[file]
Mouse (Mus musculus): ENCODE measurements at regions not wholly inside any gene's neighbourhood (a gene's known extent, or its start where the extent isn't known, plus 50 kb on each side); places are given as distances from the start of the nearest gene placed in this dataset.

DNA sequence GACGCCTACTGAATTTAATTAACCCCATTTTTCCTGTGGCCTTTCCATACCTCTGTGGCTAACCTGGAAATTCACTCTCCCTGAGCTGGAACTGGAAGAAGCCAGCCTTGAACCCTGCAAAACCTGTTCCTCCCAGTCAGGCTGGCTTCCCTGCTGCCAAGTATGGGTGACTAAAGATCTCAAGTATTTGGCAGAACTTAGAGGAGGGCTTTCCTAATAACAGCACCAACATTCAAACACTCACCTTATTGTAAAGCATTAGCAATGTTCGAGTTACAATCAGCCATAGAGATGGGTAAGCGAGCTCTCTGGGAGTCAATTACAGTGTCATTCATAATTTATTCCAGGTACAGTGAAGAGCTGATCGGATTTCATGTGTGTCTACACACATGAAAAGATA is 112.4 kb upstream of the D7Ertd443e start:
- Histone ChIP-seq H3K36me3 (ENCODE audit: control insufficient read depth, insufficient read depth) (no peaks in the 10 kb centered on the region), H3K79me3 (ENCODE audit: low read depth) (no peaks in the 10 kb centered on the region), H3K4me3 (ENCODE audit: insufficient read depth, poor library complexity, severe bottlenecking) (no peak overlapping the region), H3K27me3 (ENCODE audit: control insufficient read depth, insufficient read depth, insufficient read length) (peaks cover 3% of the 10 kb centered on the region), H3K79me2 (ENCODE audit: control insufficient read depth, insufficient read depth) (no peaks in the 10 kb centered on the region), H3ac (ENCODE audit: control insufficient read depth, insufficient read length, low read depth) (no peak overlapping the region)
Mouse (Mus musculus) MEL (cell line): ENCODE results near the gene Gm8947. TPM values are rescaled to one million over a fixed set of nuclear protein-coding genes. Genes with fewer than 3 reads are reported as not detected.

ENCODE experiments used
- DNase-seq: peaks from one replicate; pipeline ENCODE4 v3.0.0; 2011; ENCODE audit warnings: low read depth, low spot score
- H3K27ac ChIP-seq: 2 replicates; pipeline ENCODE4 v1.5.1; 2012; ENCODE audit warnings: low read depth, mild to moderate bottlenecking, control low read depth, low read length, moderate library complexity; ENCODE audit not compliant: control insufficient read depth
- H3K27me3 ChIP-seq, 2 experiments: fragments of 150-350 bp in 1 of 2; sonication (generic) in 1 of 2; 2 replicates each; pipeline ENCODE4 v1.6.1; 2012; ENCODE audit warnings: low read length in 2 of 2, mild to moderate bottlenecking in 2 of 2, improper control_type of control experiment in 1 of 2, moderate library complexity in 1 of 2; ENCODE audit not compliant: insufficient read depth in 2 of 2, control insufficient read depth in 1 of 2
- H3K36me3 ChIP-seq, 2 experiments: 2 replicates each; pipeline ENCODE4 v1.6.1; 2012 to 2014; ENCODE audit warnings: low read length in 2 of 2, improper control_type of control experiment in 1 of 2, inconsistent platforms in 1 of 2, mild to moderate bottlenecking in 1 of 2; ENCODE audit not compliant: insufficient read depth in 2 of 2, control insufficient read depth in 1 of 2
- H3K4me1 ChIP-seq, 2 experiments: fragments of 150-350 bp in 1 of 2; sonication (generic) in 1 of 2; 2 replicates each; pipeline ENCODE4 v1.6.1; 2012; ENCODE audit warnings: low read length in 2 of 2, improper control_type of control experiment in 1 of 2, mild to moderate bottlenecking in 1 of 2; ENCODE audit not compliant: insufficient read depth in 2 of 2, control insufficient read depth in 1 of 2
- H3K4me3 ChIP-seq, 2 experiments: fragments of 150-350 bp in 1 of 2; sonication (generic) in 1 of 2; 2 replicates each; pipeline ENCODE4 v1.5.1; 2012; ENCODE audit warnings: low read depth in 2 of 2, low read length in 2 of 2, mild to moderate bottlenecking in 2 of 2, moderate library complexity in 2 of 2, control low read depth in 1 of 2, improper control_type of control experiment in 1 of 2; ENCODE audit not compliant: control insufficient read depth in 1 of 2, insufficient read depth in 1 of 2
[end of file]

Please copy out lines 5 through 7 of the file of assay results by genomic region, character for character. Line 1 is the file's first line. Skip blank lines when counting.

ENCODE experiments used
- DNase-seq: peaks from one replicate; pipeline ENCODE4 v3.0.0; 2011; ENCODE audit warnings: low read depth, low spot score
- H3K27ac ChIP-seq: 2 replicates; pipeline ENCODE4 v1.5.1; 2012; ENCODE audit warnings: low read depth, mild to moderate bottlenecking, control low read depth, low read length, moderate library complexity; ENCODE audit not compliant: control insufficient read depth